You have to love a country when in the midst of a national fuel shortage; theÂ parliament is debating legislation making flatulenceÂ a crime. Â âSince the countryÂ embraced multiparty politics 16 years ago, people have felt free to fart anywhereâÂ said Constitutional Affairs Minister George Chaponda. Â âPublic farting has beenÂ encouraged by democracyâ
We arrived two days ago. The first challenge -getting from the airport. Â We hadÂ warning. Â We received a brief email missive in JoBurg from old Malawian friendsÂ from Peace Corps days. Â Dr Dick Chilemba and his wife Leona were with us at NhkataÂ Bay Â 45 years ago.. âSevere fuel shortagesâ¦â¦working on getting you from the airportÂ to our homeâ. Â As I write this we are grounded at their home. Â The search forÂ petrol is on.
We are in Blantyre- the commercial capital of Malawi. Â It was named for theÂ birthplace of Dr David Livingstone (Blantyre, Scotland) the first non African toÂ see the âLake of Starsâ (Lake Malawi) so named by the sparkling reflections of theÂ noonday sun..
We are on our annual trip to Malawi ChildrenâsÂ Village-up country, 4 hours from here. Â It is also our annual trip to the have-notÂ part of the world.
As a good Anglican friend, one of our MCV Board member colleague from NorthÂ Carolina says âIt is good for the soulâ. Â Once you settle in and get into theÂ rhythm of life here, new insights take on many dimensions. Â There are new lessonsÂ each day.
You donât realize how dependent we are on oil-world over.â¦that is until you donâtÂ have it. Â Buses donât run, private vehicles sit idle. Â Workers stay home. Â NormalÂ activities of each day are put on hold.
At times like these here, those living in subsistence fare much better. Â TheyÂ hardly notice. Â They donât use petrol nor do they have electricity. Â Oneâs dailyÂ food almost exclusively is from what they raise and have stored form last year. Â AÂ cash economy does not exist. Â Put away any idealized notion of what this life isÂ like. Â Subsistence has a great price: lack of clean drinking water; pit latrines orÂ the bush for a bathroom; Â a thatched room , even good ones, that will leak in theÂ blinding rain that frequents this time of year; lack of access to medical careÂ especially Malaria a frequent killer in the lakeshore area where weÂ live when we are here. Â This all equals high infant morality, and a shortened lifespan. Â When weÂ arrive soon at our cottage we will hear of those whom we know have died in the lastÂ year. Â There will be many.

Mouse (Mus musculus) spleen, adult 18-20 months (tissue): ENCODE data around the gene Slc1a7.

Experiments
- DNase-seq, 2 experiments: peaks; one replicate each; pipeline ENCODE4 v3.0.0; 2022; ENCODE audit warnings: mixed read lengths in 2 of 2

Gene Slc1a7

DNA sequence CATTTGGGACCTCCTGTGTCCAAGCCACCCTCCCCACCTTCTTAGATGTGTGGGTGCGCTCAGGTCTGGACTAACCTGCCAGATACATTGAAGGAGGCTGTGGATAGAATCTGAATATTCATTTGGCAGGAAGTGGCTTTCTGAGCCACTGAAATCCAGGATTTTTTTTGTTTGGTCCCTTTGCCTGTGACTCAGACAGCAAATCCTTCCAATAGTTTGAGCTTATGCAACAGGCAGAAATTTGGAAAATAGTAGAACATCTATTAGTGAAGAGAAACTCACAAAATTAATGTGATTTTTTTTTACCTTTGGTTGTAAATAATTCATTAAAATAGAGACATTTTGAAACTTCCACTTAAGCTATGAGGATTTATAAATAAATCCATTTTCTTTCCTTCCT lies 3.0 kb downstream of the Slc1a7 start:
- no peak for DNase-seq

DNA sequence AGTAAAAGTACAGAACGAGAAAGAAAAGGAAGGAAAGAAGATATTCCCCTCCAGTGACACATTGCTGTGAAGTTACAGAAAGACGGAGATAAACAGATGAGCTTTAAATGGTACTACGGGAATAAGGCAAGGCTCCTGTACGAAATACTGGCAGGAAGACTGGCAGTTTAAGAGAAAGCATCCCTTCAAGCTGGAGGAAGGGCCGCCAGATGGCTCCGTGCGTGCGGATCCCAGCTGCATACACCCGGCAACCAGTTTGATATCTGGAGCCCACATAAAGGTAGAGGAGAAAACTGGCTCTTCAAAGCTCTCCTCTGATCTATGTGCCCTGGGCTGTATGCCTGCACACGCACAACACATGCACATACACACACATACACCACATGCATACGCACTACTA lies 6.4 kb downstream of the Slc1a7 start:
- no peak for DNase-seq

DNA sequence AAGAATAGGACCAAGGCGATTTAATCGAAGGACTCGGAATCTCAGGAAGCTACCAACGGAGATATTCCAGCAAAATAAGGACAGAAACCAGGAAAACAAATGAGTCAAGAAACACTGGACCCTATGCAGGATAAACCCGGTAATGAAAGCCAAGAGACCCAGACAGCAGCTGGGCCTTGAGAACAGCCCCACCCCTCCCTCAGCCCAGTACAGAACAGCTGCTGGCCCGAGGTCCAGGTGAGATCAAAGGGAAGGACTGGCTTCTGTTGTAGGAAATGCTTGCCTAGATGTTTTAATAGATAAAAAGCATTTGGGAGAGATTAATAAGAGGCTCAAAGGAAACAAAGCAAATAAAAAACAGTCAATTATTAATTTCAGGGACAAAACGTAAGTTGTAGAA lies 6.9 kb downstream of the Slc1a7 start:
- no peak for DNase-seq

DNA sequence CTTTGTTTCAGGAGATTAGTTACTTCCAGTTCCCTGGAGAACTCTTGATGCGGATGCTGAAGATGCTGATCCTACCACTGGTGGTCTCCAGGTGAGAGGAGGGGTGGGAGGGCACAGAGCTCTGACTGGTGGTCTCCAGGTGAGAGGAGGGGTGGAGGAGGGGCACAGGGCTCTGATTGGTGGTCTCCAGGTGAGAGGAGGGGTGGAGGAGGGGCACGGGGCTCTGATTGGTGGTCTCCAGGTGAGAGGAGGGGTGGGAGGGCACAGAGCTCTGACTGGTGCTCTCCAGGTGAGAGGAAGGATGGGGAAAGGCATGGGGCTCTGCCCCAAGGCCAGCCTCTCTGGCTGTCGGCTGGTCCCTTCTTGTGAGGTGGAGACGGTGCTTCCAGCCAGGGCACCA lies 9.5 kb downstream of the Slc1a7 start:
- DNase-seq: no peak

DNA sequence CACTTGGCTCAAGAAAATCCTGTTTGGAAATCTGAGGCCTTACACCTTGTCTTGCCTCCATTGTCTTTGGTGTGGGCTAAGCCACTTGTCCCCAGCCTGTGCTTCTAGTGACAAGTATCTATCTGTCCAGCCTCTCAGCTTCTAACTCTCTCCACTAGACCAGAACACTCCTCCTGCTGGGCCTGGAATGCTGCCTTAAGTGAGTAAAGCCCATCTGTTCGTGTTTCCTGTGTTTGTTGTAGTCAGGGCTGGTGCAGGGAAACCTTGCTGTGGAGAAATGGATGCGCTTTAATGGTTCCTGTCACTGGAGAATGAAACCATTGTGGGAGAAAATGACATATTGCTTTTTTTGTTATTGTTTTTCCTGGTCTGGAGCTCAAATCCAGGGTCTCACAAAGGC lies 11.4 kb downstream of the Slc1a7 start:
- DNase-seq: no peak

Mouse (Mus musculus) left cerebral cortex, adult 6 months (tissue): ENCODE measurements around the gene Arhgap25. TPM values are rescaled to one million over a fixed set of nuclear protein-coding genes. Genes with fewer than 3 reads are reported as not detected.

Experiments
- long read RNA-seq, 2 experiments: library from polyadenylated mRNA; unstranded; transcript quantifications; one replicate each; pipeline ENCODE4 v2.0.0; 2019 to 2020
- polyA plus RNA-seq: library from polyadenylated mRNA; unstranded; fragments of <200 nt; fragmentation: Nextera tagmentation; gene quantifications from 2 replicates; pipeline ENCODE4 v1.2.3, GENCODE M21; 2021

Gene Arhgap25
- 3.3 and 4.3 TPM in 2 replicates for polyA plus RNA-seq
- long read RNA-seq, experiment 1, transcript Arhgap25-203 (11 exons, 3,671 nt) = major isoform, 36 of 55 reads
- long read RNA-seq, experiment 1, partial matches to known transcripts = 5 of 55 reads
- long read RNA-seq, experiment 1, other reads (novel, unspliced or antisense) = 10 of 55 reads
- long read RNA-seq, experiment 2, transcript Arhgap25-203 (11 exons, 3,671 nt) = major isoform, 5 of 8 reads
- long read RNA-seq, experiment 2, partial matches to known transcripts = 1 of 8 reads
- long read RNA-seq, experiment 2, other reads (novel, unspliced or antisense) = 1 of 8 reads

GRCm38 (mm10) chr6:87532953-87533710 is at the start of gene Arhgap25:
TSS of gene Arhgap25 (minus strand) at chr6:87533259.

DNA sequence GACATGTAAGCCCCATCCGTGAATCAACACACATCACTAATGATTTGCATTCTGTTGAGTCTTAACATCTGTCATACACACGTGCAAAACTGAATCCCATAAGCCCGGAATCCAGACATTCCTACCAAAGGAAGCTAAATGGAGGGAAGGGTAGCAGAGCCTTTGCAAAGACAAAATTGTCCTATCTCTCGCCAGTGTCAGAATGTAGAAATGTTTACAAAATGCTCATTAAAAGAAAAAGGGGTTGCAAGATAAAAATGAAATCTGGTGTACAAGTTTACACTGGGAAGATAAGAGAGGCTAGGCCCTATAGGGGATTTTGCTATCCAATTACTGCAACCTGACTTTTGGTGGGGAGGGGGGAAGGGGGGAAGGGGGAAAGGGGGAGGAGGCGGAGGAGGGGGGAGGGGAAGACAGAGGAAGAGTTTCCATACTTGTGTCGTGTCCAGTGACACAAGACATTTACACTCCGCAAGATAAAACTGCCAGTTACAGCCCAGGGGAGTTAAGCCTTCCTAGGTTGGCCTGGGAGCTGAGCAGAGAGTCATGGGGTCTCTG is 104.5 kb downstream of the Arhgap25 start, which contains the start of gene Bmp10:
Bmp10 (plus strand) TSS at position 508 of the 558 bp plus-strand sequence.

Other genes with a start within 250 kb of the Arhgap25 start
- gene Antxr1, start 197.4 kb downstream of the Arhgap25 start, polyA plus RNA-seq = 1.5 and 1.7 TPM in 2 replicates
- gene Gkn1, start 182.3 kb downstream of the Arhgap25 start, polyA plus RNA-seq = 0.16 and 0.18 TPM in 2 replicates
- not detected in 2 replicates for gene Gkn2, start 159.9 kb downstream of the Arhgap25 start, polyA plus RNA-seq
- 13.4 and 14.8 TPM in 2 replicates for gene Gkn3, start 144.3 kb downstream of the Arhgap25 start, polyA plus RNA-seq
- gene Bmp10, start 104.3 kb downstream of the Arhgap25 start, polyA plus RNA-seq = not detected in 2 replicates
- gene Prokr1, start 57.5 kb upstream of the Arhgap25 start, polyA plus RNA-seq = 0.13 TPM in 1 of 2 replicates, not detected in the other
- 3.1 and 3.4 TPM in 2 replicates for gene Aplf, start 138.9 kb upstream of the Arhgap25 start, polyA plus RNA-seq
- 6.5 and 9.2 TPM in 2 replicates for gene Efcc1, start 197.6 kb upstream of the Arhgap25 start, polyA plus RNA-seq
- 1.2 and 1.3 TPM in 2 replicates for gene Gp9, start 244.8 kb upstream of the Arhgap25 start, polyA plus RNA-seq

Malawi is not a place for the impatient. Â Those who live by a well planned dayÂ would not do well here.
This was yesterday. Petrol was found; we were packed and planned on leaving a 1 pm.Â Shuqar,the driver, had arrived at 6:30 am, early enough so the car could get anÂ updated registration from the Motor Borough. Â We were well ahead of the curve!!!Â Or so I thought.
We sent Shuqar (who works forDr Dick Chilemba) off for the registration but had notÂ heard from him by 12. Â I called on his cell phone (a useful innovation widely usedÂ here). Â The registration had not happened today, but maybe tomorrow. Â Confused, IÂ called Dick who had the real story. Â When Shuqar arrived, they first asked to see
his license which had expired. Â The car was impounded!!
Fortunately Shuqar called Dick (who is well known and one of the senior physiciansÂ in the country) who went to the police station, paid a fine, got the car, andÂ started the registration process. Â It involved a lot of queues: one for the initialÂ paperwork, another to pay the fee at a bank, a third for issuing theÂ certificateâ¦..and the queues are long and the bureaucrats are slow. Â As our MalawiÂ friends say with a smile, âThis is Malawiâ.
Long story short, we were in Blantyre for 2 Â½ days before we left for our cottage.
As I have noted in the past, at home when I am taking a shower in the morning, I goÂ through my plan for the day. Â It usually happens. Â Here I use to do the same,Â however here no day goes as planned. Each day is a new adventure and there areÂ always plenty of them.